The lack of summary collateral from any of the online training companies is something I find so irritating that you can expect to see an announcement about some better video online training, WITH SUPPORTING COURSEWARE, from a company not a million miles removed from the one behind this blog ;-) Watch this space!

Anyway to get back to Windows 8 in general, and the Build Conference in particular: At the time of writing MSDN really doesn't have the collateral that Windows 8 developers need.

There are some basic bits there, but lots of holes and gaps, as might be expected for an operating system that's a year away from being stablisied and launched. What's irritating is that there is actually a treasure trove of information to be found amongst several hundred hours of Build videos that nobody in the world has the chance of sitting all the way through, even if you do have the good sense to play them back at double speed.

A few days ago I was watching Krzysztof Cwalina's excellent A .NET Developer's View of Windows 8 Application Development talk and it occurred to me that here was training material that answered pretty much 90% of the questions and complaints and misunderstandings I see being raised and re-raised in my Twitter stream. Small sections of it seemed to provide the source for whole pages of blogs, most of which, as I pointed out rather tersely on Sunday, didn't credit the original source.

It occurred to me that a transcript of a fact-packed talk like Krzysztof's would prove an extremely valuable reference document.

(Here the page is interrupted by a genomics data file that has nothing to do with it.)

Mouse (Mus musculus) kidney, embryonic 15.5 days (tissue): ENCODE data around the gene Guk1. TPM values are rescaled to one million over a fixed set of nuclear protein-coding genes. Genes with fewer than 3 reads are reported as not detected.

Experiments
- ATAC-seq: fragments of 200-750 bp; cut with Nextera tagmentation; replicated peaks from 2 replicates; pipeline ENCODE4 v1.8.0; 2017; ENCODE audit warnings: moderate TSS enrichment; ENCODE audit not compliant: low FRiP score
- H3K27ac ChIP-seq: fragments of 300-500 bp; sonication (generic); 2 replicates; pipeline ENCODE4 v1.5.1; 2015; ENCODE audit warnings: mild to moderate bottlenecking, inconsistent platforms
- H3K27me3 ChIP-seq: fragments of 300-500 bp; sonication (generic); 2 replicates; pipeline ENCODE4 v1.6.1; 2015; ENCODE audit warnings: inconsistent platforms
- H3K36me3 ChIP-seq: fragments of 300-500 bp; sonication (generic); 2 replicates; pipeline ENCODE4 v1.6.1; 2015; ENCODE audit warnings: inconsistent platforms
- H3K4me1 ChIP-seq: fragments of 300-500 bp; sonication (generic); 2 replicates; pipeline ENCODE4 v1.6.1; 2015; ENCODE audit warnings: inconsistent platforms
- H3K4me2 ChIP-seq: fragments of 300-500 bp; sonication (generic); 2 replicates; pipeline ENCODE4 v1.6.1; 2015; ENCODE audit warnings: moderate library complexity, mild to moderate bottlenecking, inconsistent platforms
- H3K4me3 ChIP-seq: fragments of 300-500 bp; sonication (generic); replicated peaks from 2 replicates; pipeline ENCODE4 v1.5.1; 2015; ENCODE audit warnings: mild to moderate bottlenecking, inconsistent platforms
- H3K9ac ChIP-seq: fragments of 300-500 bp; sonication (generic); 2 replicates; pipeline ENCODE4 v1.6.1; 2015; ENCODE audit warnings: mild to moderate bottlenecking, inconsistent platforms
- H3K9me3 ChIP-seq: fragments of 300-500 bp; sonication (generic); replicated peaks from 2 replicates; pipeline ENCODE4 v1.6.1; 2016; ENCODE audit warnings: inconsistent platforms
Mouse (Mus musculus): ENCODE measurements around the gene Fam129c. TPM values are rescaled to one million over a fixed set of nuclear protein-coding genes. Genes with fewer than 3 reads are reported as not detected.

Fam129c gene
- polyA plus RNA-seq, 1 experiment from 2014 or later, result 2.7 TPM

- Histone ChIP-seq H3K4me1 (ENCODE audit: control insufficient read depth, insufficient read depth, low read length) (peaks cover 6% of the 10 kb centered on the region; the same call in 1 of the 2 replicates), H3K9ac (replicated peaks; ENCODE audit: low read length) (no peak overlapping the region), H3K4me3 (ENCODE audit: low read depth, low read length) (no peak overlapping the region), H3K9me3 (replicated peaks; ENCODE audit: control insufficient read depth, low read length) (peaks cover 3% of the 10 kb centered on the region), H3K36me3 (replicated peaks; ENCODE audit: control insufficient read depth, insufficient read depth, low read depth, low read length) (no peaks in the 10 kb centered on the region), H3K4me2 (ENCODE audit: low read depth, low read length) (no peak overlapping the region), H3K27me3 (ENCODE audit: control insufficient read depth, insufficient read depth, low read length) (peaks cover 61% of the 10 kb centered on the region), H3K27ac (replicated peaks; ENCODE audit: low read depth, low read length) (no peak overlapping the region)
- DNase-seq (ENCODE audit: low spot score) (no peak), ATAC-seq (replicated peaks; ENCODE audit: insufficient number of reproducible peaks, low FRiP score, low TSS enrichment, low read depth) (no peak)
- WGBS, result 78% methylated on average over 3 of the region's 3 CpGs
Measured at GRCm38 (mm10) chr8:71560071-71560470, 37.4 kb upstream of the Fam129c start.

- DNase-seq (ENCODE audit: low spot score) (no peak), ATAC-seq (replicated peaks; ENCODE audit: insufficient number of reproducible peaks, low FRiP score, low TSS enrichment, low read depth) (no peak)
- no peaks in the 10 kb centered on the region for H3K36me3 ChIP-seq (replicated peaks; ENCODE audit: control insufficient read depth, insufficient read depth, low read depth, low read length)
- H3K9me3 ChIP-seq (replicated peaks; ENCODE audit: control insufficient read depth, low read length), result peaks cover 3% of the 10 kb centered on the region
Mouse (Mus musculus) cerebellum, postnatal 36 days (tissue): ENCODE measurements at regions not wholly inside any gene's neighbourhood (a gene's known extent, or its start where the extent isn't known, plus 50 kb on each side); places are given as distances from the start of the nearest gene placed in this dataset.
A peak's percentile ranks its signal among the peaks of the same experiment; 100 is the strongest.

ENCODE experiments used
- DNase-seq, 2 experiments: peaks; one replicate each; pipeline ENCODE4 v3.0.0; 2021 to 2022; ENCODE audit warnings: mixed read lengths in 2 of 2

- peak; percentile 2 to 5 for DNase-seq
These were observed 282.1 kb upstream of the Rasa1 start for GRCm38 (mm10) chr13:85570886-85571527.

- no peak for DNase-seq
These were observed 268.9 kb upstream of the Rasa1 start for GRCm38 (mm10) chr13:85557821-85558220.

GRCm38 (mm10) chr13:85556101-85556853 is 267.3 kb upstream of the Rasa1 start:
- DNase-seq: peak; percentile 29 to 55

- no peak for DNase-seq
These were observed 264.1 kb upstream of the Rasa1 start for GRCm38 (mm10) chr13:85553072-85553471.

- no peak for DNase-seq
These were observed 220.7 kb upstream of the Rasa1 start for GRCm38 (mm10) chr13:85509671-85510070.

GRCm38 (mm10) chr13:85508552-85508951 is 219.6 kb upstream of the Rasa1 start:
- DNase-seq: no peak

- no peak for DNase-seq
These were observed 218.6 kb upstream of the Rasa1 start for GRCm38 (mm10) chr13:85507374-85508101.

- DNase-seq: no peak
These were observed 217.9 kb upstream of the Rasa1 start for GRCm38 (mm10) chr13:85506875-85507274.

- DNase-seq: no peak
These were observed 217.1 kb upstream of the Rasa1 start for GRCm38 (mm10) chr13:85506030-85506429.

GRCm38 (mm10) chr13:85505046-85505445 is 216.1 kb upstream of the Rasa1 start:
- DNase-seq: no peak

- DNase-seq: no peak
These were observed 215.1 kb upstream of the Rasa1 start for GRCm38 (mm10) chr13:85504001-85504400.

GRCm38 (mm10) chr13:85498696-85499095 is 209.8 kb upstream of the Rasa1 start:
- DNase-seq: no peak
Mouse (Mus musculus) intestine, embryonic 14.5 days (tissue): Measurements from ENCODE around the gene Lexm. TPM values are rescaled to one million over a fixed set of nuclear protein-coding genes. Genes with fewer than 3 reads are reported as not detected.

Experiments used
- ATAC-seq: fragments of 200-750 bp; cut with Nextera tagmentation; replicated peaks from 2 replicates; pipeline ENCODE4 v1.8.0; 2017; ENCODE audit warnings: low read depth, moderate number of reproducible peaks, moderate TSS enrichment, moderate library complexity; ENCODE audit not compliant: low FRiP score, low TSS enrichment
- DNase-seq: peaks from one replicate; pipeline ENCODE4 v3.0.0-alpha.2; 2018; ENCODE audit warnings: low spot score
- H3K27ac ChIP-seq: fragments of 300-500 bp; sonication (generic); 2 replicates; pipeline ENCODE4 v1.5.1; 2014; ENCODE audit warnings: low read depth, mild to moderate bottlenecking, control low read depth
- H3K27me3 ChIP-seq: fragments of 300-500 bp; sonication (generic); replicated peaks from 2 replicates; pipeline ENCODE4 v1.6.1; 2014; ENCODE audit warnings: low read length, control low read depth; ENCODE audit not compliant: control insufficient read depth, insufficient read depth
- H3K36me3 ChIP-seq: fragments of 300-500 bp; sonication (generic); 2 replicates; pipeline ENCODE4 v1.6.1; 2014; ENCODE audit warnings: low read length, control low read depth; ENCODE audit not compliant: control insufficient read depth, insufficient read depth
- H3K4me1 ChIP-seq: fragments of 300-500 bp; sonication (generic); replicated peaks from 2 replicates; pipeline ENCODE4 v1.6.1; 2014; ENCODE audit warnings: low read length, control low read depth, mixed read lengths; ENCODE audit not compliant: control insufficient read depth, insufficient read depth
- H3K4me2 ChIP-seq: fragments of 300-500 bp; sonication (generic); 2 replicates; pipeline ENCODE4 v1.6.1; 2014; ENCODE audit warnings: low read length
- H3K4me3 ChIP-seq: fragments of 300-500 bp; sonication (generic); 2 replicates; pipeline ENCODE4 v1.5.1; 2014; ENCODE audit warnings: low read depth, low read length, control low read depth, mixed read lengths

And so began my plan to publish transcripts of the more information packed Build talks.

Page screenshot from the first Fast and fluid Build transcript

The problem was deciding where to start. Krzysztof's talk was perhaps an obvious choice, but there was one Big Overview talk that, although padded out with a lot of repetition and marketing material, was absolutely essential to understanding the background to the new operating system BEFORE starting to dive into the developer essentials.

I then had to choose how to best present the good stuff from these talks. Should I go for short, edited 'key point' transcripts, or should I go for full transcripts which, in the case of long talks like the Big Overview ones, would represent up to 200 pages of transcript - a veritable book that even with a decent table of contents would take some time to pick through.

To avoid accusations of 'censorship', or 'picking the most controversial bits', I decided to go with the full transcript approach, and today sees the first transcript available for download at the Fast and Fluid web site.

Page screenshot from the first Fast and fluid Build transcript